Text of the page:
Josh builds bikes out of his home garage in Minden, Nevada. This particular panhead was built over the last two years and put together for the Born Free Show. “I really tried to put my all into this one,” Josh tells us. “There are so many cool details on it.” We’d have to agree.
From the badass Medusa paint job to the killer one-off custom frame, this chopper is badass. “I tried not to leave anything untouched on this one,” Josh laughs. “I messed with the wheels, the seat, the front end and bars… all of it. The frame started as a bull-neck knucklehead that Josh and his friend Kyle Brewer turned into a 45-degree rake Swedish-style rigid with three-inches out and seven up. “My favorite part of the bike is the engine, though,” Josh confides.
This 74-cubic-inch work of art was built by Duncan Keller and Josh says he is the only dude he would trust with building his engines. “This is what separates this bike from the rest. We decided to do something different and used dual rear heads, but we didn’t just stop there,” Josh says. “The exhaust and intake ports were cutoff, reversed and repositioned in order to have both exhaust on the left side facing forward, and both intake ports on the right side facing the rear.”
The panhead motor is unique because it allows this to happen without too much work around the valves and combustion areas. Since Duncan switched the intake and exhaust ports he also needed to have a special cam made to connect the dots from the lower end up to the rockers and valves. “We used an Andrews ‘B’ grind cam made for a dual front head configuration.”
Confused? That’s okay, Josh says the tech at Andrews couldn’t wrap his head around it either. “Many changes needed to be made to the position of the pushrod angles,” Josh says. “We had to machine and relocate the position of the pushrod tube seats in each head to allow for the angles of each pushrod to sit correctly without any interference.” You can bet it’s not easy to make something this custom look kinda stock.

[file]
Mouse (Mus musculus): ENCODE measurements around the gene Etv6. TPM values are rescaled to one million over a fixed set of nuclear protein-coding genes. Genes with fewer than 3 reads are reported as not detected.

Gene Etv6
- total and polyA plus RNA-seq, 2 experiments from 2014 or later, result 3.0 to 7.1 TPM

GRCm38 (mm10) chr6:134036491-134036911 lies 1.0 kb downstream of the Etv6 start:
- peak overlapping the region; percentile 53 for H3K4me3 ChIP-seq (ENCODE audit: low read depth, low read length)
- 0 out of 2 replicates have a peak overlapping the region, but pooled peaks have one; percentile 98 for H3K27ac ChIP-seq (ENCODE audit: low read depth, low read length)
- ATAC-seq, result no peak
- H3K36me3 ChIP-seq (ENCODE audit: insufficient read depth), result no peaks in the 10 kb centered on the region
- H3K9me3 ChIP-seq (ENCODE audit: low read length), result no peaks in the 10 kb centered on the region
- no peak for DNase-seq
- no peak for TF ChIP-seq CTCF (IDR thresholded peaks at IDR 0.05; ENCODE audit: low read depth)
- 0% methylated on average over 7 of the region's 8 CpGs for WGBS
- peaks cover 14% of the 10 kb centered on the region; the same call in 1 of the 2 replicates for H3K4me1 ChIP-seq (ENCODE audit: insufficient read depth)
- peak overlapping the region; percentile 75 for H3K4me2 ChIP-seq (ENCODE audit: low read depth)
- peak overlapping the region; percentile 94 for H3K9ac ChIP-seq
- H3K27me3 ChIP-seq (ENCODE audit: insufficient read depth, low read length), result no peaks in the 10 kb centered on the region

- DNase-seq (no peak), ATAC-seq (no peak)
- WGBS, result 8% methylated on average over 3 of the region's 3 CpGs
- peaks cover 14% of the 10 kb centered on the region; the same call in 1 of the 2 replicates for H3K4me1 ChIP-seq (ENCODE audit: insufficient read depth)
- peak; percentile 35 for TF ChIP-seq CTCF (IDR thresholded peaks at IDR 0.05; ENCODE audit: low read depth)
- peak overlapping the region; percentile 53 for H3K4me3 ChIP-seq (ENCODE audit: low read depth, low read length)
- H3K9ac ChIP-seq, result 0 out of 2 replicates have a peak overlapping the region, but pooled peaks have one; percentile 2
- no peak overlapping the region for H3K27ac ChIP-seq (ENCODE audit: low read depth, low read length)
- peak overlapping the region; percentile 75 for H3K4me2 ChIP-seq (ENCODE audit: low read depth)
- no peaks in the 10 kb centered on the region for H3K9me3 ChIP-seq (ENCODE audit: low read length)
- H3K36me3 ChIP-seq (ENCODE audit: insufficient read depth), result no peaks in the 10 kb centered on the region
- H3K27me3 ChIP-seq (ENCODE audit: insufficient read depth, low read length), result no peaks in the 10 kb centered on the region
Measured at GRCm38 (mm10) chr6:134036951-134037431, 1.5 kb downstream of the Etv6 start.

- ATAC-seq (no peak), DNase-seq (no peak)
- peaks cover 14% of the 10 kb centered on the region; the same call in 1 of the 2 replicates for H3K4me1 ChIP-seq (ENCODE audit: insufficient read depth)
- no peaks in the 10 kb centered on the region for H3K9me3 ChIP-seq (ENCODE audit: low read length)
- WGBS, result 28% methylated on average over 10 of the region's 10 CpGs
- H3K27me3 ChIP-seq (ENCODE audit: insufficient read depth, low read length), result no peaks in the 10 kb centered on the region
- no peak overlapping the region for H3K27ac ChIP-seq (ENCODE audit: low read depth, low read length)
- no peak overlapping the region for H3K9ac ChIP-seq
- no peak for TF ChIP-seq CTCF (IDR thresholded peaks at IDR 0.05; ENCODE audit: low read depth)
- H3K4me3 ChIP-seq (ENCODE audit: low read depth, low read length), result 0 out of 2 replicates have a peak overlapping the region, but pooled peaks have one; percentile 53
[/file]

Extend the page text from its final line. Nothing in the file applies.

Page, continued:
Speaking of, the oil system was another total one-off. “In order to feed oil to the front head and allow it to drain properly into the lower end, we had to make some modifications to the oil passage ways,” says Josh. “New oil passages for the front-rear cylinder had to be drilled into the cases and an external oil line was added from outside of the front-rear head to allow for drainage back down to the lower end.” Perhaps these were small things that normally would not be noticed, but lots of time and care was taken to be sure that this dual rear head configuration would work flawlessly.
When it came time for paint, Josh explains how the Medusa theme came to be. “After the bike had taken shape and I realized that the exhaust, cables and fuel lines all looked like snakes coming from the bike, I named the bike Medusa.” Josh gave the painter @hypnoticair pictures of his wife and he turned her into Medusa on the gas tank. “It looks just like her!” Josh exclaims. “This little detail really finished the whole theme of the bike for me. There are so many small details in the paint job that I love. Especially the purple smoke that adorns the entire bike from the neck to the axle plates. Everyone does flames and that’s still cool, but I just wanted to be a little different.”
Josh is working with the folks at Paughco to come out with a line of Dirty Biker parts including the sweet springer front end seen on this scoot. Check out www.paughcoparts.com for more details.
See more of Josh’s amazing work on Instagram @DirtyBiker.
—Dave Nichols and Josh Sheehan
Photos by Ken Nagahara (@kennagahraphoto)